I was talking with John Shehata from ABC News yesterday about Facebook, and he brought up an interesting question. What’s a better approach for journalists, creating official Facebook Pages or enabling the subscribe button on their regular profiles?
Facebook is certainly encouraging the use of the new subscribe button. Journalists were specifically referenced in the launch post:
The Subscribe button also lets you hear from interesting people you’re not friends with—like journalists, artists and political figures.
However their Getting Started page for journalists equally promotes both options:
So it seems they are still officially in favor of either approach.
Since the subscribe button has only been around for a month or so there are still plenty of well-known journalists using official pages, for example Nicholas Kristof of The New York Times. Kristof’s page has 230K+ likes so it makes sense to keep that going.
But in checking around more journalists do seem to be utilizing the subscribe button on their regular profiles.
Shortly after launch Facebook put up a list of media professionals that had already enabled the button. And more journalists are doing so each week.
Forbes recently posted a list all of its journalists that users can subscribe to, so they’ve opted to go that route.
So what’s the right approach?
There are pros and cons of each.
One advantage of using Facebook Pages is access to better analytics data via Facebook Insights.
Another is they allow journalists to keep their personal profiles completely personal, which is attractive to those who like to maintain a firm boundary between their work and home lives. However the ability to control what is shared with subscribers from regular pages helps to offset this advantage.
Pages also allow for more functionality like special widgets and custom tabs. But in most cases functionality like that is best suited to a news organization’s main page as opposed to individual journalists.
In addition in Facebook official pages surface in Page search results, separate from People results, which is helpful if a journalist has a common name. However regular profiles with a lot of subscribers tend to surface high in people results, so that too is offset to some degree.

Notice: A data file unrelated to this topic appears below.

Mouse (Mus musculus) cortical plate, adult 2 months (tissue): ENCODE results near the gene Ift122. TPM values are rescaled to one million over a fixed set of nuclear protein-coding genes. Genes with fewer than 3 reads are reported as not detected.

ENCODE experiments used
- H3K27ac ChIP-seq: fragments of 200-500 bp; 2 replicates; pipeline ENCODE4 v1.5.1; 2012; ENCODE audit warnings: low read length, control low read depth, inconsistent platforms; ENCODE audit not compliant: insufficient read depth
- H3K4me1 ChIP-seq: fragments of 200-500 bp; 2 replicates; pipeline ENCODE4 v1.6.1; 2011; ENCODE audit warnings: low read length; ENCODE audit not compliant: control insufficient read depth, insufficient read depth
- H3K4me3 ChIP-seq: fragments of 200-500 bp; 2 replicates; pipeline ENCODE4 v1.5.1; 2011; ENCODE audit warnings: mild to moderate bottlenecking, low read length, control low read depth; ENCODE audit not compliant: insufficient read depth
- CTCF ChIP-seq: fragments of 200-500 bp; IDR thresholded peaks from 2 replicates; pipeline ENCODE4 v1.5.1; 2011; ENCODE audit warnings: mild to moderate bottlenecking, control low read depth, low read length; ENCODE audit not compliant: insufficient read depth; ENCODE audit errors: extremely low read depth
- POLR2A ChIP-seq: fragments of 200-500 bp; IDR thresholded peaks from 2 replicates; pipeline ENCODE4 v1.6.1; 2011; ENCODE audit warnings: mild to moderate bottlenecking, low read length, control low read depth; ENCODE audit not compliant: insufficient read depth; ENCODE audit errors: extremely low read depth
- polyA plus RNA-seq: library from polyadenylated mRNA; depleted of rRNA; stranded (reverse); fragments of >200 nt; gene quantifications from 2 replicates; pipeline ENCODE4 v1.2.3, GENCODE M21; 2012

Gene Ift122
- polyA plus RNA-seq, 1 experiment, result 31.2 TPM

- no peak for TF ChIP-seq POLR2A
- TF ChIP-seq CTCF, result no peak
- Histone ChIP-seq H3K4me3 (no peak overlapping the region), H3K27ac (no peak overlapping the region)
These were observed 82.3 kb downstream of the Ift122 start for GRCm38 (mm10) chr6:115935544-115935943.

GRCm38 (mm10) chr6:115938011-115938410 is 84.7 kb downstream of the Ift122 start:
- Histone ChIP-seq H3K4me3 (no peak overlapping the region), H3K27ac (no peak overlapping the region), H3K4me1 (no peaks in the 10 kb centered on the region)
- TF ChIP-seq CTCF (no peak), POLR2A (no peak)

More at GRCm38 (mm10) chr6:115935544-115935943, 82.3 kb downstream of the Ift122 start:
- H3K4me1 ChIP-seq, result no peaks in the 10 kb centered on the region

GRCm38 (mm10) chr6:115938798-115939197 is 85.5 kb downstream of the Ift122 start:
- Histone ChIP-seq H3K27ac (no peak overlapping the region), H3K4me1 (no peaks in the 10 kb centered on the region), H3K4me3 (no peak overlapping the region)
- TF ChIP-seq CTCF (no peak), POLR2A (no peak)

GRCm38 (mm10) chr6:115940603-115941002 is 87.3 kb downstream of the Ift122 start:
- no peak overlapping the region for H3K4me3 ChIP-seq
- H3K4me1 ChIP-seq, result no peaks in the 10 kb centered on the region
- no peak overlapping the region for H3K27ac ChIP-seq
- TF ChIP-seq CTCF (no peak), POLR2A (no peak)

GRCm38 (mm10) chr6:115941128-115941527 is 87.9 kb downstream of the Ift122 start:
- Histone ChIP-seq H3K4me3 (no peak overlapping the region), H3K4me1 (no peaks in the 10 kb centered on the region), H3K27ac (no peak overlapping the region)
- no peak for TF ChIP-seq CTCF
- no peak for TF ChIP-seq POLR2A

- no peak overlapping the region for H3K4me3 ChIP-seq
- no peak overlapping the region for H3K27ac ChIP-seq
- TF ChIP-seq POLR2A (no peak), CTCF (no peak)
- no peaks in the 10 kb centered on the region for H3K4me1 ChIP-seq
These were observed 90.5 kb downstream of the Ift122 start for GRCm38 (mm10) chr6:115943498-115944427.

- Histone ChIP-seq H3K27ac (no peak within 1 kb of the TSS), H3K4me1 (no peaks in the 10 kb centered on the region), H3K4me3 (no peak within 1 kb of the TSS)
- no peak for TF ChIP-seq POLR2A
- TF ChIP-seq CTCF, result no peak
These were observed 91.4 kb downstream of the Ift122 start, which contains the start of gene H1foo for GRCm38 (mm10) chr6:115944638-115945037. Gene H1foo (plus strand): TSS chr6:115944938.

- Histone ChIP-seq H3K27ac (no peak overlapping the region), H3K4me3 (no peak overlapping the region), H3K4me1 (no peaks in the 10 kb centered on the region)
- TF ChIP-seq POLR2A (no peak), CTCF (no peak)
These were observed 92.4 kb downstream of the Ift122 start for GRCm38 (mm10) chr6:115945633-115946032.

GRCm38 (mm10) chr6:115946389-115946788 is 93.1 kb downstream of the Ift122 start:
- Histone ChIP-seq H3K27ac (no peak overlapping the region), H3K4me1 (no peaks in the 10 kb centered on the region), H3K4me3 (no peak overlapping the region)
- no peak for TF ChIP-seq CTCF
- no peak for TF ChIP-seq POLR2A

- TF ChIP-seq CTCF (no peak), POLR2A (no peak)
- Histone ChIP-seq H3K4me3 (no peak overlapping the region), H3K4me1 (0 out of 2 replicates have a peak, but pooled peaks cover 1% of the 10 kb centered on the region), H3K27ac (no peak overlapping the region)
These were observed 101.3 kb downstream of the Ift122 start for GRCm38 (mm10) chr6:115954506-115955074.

With all this in mind I’d expect that using the subscribe button on regular profiles will continue to evolve towards being the default approach for journalists on Facebook.
And since not every media professional is a “public figure” that necessarily warrants a Facebook Page, in practical terms this may prove to be the best fit for many news organizations.
So my advice to news organizations is to experiment with using the subscribe button on regular profiles and see how that goes.
You could consider mixing in few official pages for well known personalities, but you’d want to be careful about fostering a divide between “A-Listers” and the rest of the staff.
What do you think is the best approach?
In January 2012 Facebook shared some new statistics on journalists using the subscribe button. According to Facebook thousands of journalists have enabled Subscribe and the average journalist has seen a 320% increase in subscribers since November 2011 (though that figure is based on a sampling of only 25 journalists).
However in response to that announcement Jim Romenesko made the point that for many journalists the quality of the subscribers is poor and spam is frequent.
However Craig Kanalley of NBC News didn’t agree with that sentiment and set out to prove it.